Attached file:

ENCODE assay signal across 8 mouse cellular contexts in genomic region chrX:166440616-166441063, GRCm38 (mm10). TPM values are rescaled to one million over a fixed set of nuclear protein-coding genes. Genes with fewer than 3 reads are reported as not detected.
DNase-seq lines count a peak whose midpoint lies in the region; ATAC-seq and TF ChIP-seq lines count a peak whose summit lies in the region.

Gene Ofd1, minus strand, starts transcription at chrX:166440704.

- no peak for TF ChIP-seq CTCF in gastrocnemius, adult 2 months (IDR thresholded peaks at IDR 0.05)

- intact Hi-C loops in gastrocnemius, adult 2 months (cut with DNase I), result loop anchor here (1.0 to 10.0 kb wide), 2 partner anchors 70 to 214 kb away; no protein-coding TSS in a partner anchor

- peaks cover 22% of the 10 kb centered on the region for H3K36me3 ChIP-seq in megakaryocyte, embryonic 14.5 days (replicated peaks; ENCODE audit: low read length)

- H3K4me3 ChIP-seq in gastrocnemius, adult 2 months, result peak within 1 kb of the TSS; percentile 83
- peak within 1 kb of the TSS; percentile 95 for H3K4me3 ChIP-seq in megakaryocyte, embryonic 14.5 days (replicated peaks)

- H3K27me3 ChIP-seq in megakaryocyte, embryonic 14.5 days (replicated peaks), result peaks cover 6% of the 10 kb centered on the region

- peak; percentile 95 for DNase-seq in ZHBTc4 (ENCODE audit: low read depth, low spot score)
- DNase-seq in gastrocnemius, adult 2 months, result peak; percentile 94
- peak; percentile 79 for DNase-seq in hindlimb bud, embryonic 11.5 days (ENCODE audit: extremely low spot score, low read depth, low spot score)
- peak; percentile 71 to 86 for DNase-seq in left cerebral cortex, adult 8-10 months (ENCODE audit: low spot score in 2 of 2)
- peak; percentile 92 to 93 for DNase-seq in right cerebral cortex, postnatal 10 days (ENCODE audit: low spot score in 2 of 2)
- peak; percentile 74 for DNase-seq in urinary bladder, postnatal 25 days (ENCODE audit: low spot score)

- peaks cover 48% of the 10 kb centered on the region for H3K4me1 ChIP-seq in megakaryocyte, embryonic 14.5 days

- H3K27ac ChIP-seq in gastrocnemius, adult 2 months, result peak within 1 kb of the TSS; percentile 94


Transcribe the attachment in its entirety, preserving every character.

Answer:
ENCODE assay signal across 8 mouse cellular contexts in genomic region chrX:166440616-166441063, GRCm38 (mm10). TPM values are rescaled to one million over a fixed set of nuclear protein-coding genes. Genes with fewer than 3 reads are reported as not detected.
DNase-seq lines count a peak whose midpoint lies in the region; ATAC-seq and TF ChIP-seq lines count a peak whose summit lies in the region.

Gene Ofd1, minus strand, starts transcription at chrX:166440704.

- no peak for TF ChIP-seq CTCF in gastrocnemius, adult 2 months (IDR thresholded peaks at IDR 0.05)

- intact Hi-C loops in gastrocnemius, adult 2 months (cut with DNase I), result loop anchor here (1.0 to 10.0 kb wide), 2 partner anchors 70 to 214 kb away; no protein-coding TSS in a partner anchor

- peaks cover 22% of the 10 kb centered on the region for H3K36me3 ChIP-seq in megakaryocyte, embryonic 14.5 days (replicated peaks; ENCODE audit: low read length)

- H3K4me3 ChIP-seq in gastrocnemius, adult 2 months, result peak within 1 kb of the TSS; percentile 83
- peak within 1 kb of the TSS; percentile 95 for H3K4me3 ChIP-seq in megakaryocyte, embryonic 14.5 days (replicated peaks)

- H3K27me3 ChIP-seq in megakaryocyte, embryonic 14.5 days (replicated peaks), result peaks cover 6% of the 10 kb centered on the region

- peak; percentile 95 for DNase-seq in ZHBTc4 (ENCODE audit: low read depth, low spot score)
- DNase-seq in gastrocnemius, adult 2 months, result peak; percentile 94
- peak; percentile 79 for DNase-seq in hindlimb bud, embryonic 11.5 days (ENCODE audit: extremely low spot score, low read depth, low spot score)
- peak; percentile 71 to 86 for DNase-seq in left cerebral cortex, adult 8-10 months (ENCODE audit: low spot score in 2 of 2)
- peak; percentile 92 to 93 for DNase-seq in right cerebral cortex, postnatal 10 days (ENCODE audit: low spot score in 2 of 2)
- peak; percentile 74 for DNase-seq in urinary bladder, postnatal 25 days (ENCODE audit: low spot score)

- peaks cover 48% of the 10 kb centered on the region for H3K4me1 ChIP-seq in megakaryocyte, embryonic 14.5 days

- H3K27ac ChIP-seq in gastrocnemius, adult 2 months, result peak within 1 kb of the TSS; percentile 94